The Excelsior machine with M.M.C. engine temporarily saved the juvenile motorcycle industry from extinction. It scaled about 220 lbs., could easily romp up hills like Dashwood at high speed, and was capable of 45 miles an hour on the level. Of course, it was topheavy and prone to sideslip. Its V-shaped belt gave continual trouble in dusty or wet weather. Its ignition was disfigured by the usual unreliable contact-breaker and accumulator. Nevertheless mine carried me some 15,000 miles without undue delay and without a single recourse to the railway. Its debut was not encouraging. I was then at the impressionable age, and it seemed desirable to furnish accommodation for an occasional flapper. The makers rashly guaranteed that their 2-3/4 h.p. engine - a giant for those days and bigger than some modern 3-1/2 h.p.'s - would carry two people anywhere.
The sidecar had not then been invented and the trailer was our custom. Now a trailer at the best does not lend itself to ardent affection in travel. Most of us used pushbike trailers, and their connections used to break. In dry weather we glanced astern every half mile or so to see that all was well. On greasy roads we dare not take our eyes off the going, and periodic shouts of "Are you there, darling ?" were the rule. One day I gave the code call, and there was no voice nor any that answered.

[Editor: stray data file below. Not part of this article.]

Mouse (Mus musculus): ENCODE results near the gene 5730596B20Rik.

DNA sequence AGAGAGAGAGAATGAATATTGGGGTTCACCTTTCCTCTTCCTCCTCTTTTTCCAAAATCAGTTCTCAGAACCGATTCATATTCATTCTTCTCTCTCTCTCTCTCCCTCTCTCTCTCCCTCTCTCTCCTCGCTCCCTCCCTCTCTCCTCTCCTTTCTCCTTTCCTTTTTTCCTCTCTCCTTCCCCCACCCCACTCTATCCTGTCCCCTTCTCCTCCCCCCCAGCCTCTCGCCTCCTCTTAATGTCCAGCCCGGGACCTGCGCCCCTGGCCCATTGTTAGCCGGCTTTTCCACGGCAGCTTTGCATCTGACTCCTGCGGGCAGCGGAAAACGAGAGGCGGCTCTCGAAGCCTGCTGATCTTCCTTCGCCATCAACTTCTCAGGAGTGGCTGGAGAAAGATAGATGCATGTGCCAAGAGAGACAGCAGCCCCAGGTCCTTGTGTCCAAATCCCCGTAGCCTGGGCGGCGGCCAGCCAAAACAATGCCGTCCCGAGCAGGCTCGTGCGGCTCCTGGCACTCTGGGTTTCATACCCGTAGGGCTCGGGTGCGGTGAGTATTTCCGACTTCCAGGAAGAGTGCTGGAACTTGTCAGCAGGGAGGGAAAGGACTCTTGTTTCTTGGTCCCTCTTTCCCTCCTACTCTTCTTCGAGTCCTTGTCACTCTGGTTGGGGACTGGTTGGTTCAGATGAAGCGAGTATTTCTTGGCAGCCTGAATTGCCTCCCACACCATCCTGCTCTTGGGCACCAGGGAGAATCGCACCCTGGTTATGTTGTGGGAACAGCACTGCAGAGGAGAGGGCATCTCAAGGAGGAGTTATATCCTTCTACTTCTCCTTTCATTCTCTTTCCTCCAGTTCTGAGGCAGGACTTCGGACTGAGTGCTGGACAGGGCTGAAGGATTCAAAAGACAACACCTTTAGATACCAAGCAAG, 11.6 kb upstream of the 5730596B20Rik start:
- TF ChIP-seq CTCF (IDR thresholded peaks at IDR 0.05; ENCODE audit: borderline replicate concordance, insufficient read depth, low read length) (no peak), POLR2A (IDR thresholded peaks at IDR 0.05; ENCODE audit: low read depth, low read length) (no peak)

The trailer bar had snapped, and Arabella had turned a neat back somersault, chair and all, landing heavily on her bustle against the hard high road. This incident led to ultimatums. I must either give up the motor, or give up Arabella. She would never again occupy a trailer. Neither would she trust me or spare me to career about the countryside alone; blue-eyed Devonshire maidens with creamy complexions were too numerous and too charming. I weighed my - demarche, don't the diplomatists call it? At this stage the Excelsior traveller came down to our burg. I confided in him piteously. With a flourish he produced a folder illustrating "Our new forecar." I denuded the bank coffers, and ordered one.
Presently the outfit arrived. The motor bicycle had been converted into a tricarriage by removing the front wheel, and attaching a two-wheeled axle with a basket chair slung upon it. The steering was coupled up to the bicycle front forks, and the front chassis was fixed to the front down tube of the cycle frame by a single clip resembling a human fist executed in metal. I tested the beast for the first time with the chair empty. It created a huge sensation on our boulevards, and I felt convinced that Arabella would surrender to it at sight; moreover there was every hope that I could occasionally lean forward and kiss her ear, at least on good roads. Steering it onehanded and sucking a big cigar I abandoned myself and my new purchase to the unstinted admiration of the populace.
Alas! That infernal clip slipped round the down tube of the cycle frame. The forecar did a half-left turn, the cycle frame remaining as you were, and the outfit capsized noisily against some iron railings at the foot of the hill. Arabella did not witness this catastrophe, but she heard of it, and we parted. I replaced the bicycle wheel, and rode solus for weeks.
As the times went, that machine served me nobly. I substituted a metallic wipe contact and a trembler coil for the original ignition, and so long as I kept the accumulator up to snuff, the belt remained the sole anxiety. She accomplished such formidable trips as the entire circuit of the county of Devon in a day; and on a blazing June day she travelled from Cornwall to London.
From Reminiscences of Motor Cycling, by Ixion. (Canon Basil Davies, BA)
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